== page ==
CEO 88-27 -- April 28, 1988
VOTING CONFLICT OF INTEREST
CITY COMMISSIONERS EMPLOYED BY COMPANY PURCHASING PROPERTY
CONTINGENT UPON REZONING, EMPLOYED BY WHOLLY-OWNED
SUBSIDIARY OF COMPANY, AND EMPLOYED AS BUILDING CONTRACTOR
FOR OTHER POTENTIAL PURCHASERS OF PROPERTY
To: (Name withheld at the person's request.)
A city commissioner is prohibited by Section 112.3143, Florida Statutes, from voting on the rezoning of property where the company which employs him has entered into a contract to purchase the property contingent upon rezoning. A commissioner who is employed by a wholly- owned subsidiary of that company which operates on the premises of the parent company and which receives 40 percent to 50 percent of its business from the parent company also would be prohibited from voting on the zoning amendment. However, another commissioner who is a building contractor would not be prohibited from voting on the rezoning of the property, where he probably would be the building contractor for construction on the property if rezoning is denied and if another group of purchasers is able to buy the property from the existing owner.
Is a city commissioner prohibited by Section 112.3143, Florida Statutes, from voting on the rezoning of property where his employer has contracted to purchase the property contingent upon its receiving a particular zoning designation from the city?
This question is answered in the affirmative.
In your letter of inquiry you advise that .... a member of the Lake Wales City Commission, is employed as an officer of a company which has entered into a contract to purchase certain property within the City adjacent to property on which the company operates. The contract is contingent upon the property's receiving a particular zoning designation from the City which would allow the company to build a warehouse on the property. Under the terms of the agreement, the present owner of the property has applied to have the zoning of the property changed.
The Code of Ethics for Public Officers and Employees provides in relevant part:
No county, municipal, or other local public officer shall vote in his official capacity upon any measure which inures to his special private gain or shall knowingly vote in his official capacity upon any measure which inures to the special gain of any principal, other than an agency as defined in s. 112.312(2), by whom he is retained. Such public officer shall, prior to the vote being taken, publicly state to the assembly the nature of his interest in the matter from which he is abstaining from voting and, within 15 days after the vote occurs, disclose the nature of his interest as a public record in a memorandum filed with the person responsible for recording the minutes of the meeting, who shall incorporate the memorandum in the minutes. However, a commissioner of a community redevelopment agency created or designated pursuant to s. 163.356 or s. 163.357 or an officer of an independent special tax district elected on a one- acre, one-vote basis is not prohibited from voting. [Section 112.3143(3), Florida Statutes (1987).]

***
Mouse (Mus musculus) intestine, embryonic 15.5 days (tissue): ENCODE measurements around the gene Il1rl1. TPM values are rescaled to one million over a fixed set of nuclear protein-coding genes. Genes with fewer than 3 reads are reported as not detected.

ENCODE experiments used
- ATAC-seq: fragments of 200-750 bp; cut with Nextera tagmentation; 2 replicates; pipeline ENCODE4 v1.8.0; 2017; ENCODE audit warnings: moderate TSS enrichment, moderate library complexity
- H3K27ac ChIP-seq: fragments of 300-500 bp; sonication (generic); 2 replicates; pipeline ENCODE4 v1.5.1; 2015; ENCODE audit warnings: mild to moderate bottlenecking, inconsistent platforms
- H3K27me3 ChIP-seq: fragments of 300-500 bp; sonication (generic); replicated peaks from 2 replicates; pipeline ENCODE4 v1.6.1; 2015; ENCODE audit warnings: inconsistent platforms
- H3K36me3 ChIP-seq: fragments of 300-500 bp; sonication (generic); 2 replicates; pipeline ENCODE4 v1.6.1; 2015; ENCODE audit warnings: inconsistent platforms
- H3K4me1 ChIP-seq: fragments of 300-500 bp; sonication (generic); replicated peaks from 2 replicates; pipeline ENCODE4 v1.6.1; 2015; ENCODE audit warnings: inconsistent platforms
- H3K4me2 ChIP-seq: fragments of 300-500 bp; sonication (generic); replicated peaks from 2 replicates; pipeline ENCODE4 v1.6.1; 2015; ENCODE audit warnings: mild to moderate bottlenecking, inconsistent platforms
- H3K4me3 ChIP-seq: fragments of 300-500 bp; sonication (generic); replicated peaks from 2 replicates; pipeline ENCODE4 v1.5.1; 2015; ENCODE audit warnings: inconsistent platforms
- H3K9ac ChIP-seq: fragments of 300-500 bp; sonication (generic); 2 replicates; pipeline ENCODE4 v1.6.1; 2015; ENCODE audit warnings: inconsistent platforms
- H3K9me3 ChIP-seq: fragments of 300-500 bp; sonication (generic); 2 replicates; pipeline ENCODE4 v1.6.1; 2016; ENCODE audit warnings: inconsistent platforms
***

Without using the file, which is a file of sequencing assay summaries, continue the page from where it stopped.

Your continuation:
This provision prohibits a public officer from knowingly voting on a measure which would inure to the special gain of any principal by whom he is retained.
We previously have advised that an official's employer is a principal by whom he is retained. See CEO 78-27. As the rezoning of the property would inure to the benefit of the subject Commissioner's employer, which stands to purchase the property with appropriate zoning if the measure passes, we find Section 112.3143(3) to be applicable here.
Accordingly, we find that the subject Commissioner is prohibited from voting on the rezoning of property which his employer has contracted to purchase contingent upon rezoning.
Is a city commissioner prohibited by Section 112.3143, Florida Statutes, from voting on the rezoning of property where he is employed by a wholly-owned subsidiary of the company which has contracted to purchase the property contingent upon rezoning by the city?
This question is answered in the affirmative.
In your letter of inquiry you advise that .... is employed by a wholly-owned subsidiary of the company which has contracted to purchase the subject parcel of property. In a conversation with our staff, you advised that the subsidiary engages in trucking and cold storage of citrus products, especially those of the parent company. Approximately 40 percent to 50 percent of the subsidiary's business comes from the parent company, you advised. You further stated that the subsidiary's management works in the same complex as the parent company, although its trucks are housed elsewhere.